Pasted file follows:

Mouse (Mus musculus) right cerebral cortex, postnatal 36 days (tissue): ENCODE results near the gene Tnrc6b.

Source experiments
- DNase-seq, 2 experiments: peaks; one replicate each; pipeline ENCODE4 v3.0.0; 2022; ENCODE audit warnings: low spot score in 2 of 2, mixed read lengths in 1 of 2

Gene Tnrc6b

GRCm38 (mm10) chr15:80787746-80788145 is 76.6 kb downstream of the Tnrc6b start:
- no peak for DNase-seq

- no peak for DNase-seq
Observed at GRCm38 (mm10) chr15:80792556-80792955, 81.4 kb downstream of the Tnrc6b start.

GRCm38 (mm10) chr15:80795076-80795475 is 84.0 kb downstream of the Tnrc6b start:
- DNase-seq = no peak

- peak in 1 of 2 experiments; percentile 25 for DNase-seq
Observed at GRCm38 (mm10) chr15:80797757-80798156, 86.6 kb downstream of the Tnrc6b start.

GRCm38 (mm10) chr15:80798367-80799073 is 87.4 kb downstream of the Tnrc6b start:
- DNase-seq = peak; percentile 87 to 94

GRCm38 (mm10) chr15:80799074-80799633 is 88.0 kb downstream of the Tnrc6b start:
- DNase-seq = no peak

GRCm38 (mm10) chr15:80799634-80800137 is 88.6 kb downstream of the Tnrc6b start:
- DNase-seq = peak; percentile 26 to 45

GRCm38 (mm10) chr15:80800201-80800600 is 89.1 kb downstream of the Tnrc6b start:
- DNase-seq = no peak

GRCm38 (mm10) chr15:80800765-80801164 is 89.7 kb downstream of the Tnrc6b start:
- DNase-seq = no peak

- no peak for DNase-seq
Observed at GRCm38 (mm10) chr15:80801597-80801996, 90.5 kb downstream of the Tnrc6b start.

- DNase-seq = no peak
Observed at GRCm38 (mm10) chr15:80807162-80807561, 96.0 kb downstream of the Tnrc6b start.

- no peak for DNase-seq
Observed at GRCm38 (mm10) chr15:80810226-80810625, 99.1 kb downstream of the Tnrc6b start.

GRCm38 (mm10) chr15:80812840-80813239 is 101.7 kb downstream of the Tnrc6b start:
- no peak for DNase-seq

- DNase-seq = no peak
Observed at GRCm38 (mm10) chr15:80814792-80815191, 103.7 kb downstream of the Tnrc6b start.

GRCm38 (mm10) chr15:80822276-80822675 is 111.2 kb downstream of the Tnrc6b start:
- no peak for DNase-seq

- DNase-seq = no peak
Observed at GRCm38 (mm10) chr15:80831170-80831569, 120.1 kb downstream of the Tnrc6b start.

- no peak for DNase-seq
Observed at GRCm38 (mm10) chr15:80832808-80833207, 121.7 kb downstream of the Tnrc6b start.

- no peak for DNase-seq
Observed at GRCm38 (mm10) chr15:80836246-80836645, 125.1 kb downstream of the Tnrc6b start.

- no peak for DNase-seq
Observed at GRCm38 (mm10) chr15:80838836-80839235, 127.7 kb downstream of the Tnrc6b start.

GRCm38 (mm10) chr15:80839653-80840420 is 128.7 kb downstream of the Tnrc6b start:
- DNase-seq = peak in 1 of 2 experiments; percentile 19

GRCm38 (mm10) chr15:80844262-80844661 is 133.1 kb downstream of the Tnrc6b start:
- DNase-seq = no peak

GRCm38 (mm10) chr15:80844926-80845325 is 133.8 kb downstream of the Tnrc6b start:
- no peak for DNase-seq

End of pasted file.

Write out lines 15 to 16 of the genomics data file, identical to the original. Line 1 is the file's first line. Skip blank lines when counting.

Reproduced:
GRCm38 (mm10) chr15:80799074-80799633 is 88.0 kb downstream of the Tnrc6b start:
- DNase-seq = no peak